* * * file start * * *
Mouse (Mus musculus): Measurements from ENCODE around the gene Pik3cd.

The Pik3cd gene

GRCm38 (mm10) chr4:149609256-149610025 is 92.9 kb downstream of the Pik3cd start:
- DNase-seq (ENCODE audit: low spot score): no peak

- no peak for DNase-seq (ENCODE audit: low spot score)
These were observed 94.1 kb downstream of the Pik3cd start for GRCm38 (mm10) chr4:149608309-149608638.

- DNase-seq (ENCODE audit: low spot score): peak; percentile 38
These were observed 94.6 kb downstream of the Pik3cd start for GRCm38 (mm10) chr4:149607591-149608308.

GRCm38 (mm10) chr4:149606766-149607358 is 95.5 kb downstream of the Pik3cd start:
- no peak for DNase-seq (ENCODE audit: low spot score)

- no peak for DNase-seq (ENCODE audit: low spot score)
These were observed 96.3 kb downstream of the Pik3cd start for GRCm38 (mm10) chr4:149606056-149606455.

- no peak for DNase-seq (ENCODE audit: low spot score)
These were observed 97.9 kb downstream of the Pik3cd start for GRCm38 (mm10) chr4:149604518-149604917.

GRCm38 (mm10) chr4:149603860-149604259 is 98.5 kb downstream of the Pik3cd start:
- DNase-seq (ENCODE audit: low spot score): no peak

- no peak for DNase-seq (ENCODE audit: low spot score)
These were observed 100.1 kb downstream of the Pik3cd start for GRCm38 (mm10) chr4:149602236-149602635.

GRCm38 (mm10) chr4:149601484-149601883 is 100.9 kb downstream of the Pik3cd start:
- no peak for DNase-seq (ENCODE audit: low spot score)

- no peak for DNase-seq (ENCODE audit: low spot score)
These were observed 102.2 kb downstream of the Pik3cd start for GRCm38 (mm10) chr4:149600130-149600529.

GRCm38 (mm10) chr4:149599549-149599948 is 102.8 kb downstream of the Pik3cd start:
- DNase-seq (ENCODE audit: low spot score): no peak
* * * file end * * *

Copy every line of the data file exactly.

Mouse (Mus musculus): Measurements from ENCODE around the gene Pik3cd.

The Pik3cd gene

GRCm38 (mm10) chr4:149609256-149610025 is 92.9 kb downstream of the Pik3cd start:
- DNase-seq (ENCODE audit: low spot score): no peak

- no peak for DNase-seq (ENCODE audit: low spot score)
These were observed 94.1 kb downstream of the Pik3cd start for GRCm38 (mm10) chr4:149608309-149608638.

- DNase-seq (ENCODE audit: low spot score): peak; percentile 38
These were observed 94.6 kb downstream of the Pik3cd start for GRCm38 (mm10) chr4:149607591-149608308.

GRCm38 (mm10) chr4:149606766-149607358 is 95.5 kb downstream of the Pik3cd start:
- no peak for DNase-seq (ENCODE audit: low spot score)

- no peak for DNase-seq (ENCODE audit: low spot score)
These were observed 96.3 kb downstream of the Pik3cd start for GRCm38 (mm10) chr4:149606056-149606455.

- no peak for DNase-seq (ENCODE audit: low spot score)
These were observed 97.9 kb downstream of the Pik3cd start for GRCm38 (mm10) chr4:149604518-149604917.

GRCm38 (mm10) chr4:149603860-149604259 is 98.5 kb downstream of the Pik3cd start:
- DNase-seq (ENCODE audit: low spot score): no peak

- no peak for DNase-seq (ENCODE audit: low spot score)
These were observed 100.1 kb downstream of the Pik3cd start for GRCm38 (mm10) chr4:149602236-149602635.

GRCm38 (mm10) chr4:149601484-149601883 is 100.9 kb downstream of the Pik3cd start:
- no peak for DNase-seq (ENCODE audit: low spot score)

- no peak for DNase-seq (ENCODE audit: low spot score)
These were observed 102.2 kb downstream of the Pik3cd start for GRCm38 (mm10) chr4:149600130-149600529.

GRCm38 (mm10) chr4:149599549-149599948 is 102.8 kb downstream of the Pik3cd start:
- DNase-seq (ENCODE audit: low spot score): no peak